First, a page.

Non-visual communication methods that better synchronize and boost audio cues are more effective at mimicking face-to-face interactions than video conferencing, researchers report.
Their new work digs into collective intelligence—the ability of a group to solve a wide range of problems—and how synchrony in nonverbal cues helps to develop it.
There are many forms of synchrony, but the common view is that synchrony occurs when two or more nonverbal behaviors are aligned. Essentially, conversation is what happens when at least two speakers take turns sharing their thoughts, and nonverbal cues are how they establish when and how to take these turns.
Previous research has shown that synchrony promotes collective intelligence because it improves joint problem-solving. So it’s not too far-fetched that many would assume that if a conversation can’t take place face-to-face, it would be best simulated with both video and audio software.
The researchers focused on two forms of synchrony: facial expression synchrony and prosodic synchrony. Facial expression synchrony is pretty straightforward and involves the perceived movement of facial features. Prosodic synchrony, on the other hand, captures the intonation, tone, stress, and rhythm of speech.
The researchers hypothesized that during virtual collaboration, collective intelligence would develop through facial expression synchrony when the collaborators had access to both audio and visual cues. Without visual cues, though, they predicted that prosodic synchrony would enable groups to achieve collective intelligence instead.
“We found that video conferencing can actually reduce collective intelligence,” says coauthor Anita Williams Woolley, associate professor of organizational behavior and theory at Carnegie Mellon University’s Tepper School of Business. “This is because it leads to more unequal contribution to conversation and disrupts vocal synchrony. Our study underscores the importance of audio cues, which appear to be compromised by video access.”
Woolley and her colleagues pulled together a large, diverse sample of 198 individuals and divided them into 99 pairs. Forty-nine of these pairs formed the first group, which were physically separated with audio capabilities but not video capabilities. The remaining 50 pairs were also physically separated but had both video and audio capabilities. During a 30-minute session, each duo completed six tasks designed to test collective intelligence. As Woolley points out, the results challenge the prevailing assumptions.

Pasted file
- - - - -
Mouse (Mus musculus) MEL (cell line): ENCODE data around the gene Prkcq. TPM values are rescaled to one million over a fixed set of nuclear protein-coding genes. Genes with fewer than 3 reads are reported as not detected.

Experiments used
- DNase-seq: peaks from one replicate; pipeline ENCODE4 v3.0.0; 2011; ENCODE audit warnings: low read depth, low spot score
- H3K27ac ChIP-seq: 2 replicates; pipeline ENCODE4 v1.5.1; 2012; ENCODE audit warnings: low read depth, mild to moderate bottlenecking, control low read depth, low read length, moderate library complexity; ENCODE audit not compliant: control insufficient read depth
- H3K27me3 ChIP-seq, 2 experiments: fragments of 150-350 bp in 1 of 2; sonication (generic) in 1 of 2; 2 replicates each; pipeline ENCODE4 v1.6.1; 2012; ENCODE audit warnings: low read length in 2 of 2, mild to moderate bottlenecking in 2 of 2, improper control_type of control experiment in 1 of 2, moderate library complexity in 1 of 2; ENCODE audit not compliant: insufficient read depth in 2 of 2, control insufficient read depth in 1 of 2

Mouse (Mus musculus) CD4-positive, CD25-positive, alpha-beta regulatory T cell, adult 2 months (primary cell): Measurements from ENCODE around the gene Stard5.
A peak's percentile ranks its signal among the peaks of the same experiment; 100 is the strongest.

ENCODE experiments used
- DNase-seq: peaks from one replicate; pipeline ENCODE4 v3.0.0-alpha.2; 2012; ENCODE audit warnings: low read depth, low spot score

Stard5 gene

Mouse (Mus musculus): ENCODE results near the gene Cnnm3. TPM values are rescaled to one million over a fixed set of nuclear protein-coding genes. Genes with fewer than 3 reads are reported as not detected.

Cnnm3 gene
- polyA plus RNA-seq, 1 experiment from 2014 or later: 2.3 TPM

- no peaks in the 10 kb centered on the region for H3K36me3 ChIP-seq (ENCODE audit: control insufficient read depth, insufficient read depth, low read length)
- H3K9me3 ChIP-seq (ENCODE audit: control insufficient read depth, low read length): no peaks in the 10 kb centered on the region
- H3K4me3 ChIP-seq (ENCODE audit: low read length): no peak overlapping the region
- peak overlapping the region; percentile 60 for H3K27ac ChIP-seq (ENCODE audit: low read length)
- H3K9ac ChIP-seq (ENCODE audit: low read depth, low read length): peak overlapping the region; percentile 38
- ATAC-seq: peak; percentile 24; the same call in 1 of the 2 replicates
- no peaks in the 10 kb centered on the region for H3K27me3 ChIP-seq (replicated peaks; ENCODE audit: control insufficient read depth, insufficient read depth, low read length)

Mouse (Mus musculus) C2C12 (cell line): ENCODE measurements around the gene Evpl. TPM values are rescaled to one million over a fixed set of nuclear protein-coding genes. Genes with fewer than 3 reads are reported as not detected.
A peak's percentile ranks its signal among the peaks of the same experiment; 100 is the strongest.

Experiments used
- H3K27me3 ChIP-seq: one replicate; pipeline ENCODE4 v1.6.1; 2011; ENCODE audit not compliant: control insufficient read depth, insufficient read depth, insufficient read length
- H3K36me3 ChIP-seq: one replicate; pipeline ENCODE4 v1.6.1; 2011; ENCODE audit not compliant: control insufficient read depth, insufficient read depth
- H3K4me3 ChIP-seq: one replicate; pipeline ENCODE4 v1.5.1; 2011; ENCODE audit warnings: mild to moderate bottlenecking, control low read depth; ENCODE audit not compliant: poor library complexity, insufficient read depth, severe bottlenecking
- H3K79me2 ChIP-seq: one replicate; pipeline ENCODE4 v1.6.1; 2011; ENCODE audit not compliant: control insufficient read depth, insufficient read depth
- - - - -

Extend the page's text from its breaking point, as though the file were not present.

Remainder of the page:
The groups with video access did achieve some form of collective intelligence through facial expression synchrony, suggesting that when video is available, collaborators should be aware of these cues. However, the researchers found that prosodic synchrony improved collective intelligence whether or not the group had access to video technology and that this synchrony was enhanced by equality in speaking turns.
Most strikingly, though, was that video access dampened the pairs’ ability to achieve equality in speaking turns, meaning that using video conferencing can actually limit prosodic synchrony and therefore impede upon collective intelligence.
Specifically, groups regulate speaking turns via a set of interaction rules, which include yielding, requesting, or maintaining turns. Collaborators often subtly communicate these rules through nonverbal cues such as eye contact or vocal cues, such as altering volume and rate. However, visual nonverbal cues appear to enable some collaborators to dominate the conversation. By contrast, the study shows that when groups have audio cues only, the lack of video does not prevent them from communicating these interaction rules but actually helps them to regulate their conversation more smoothly by engaging in more equal exchange of turns and by establishing improved prosodic synchrony.
What does this mean for organizations whose members are still physically separated by the COVID-19 pandemic? It might be worth it to disable the video function in order to promote better communication and social interaction during collaborative problem-solving.
The research appears in PLOS ONE. Additional researchers from Carnegie Mellon and the University of California, Santa Barbara.
Source: Carnegie Mellon University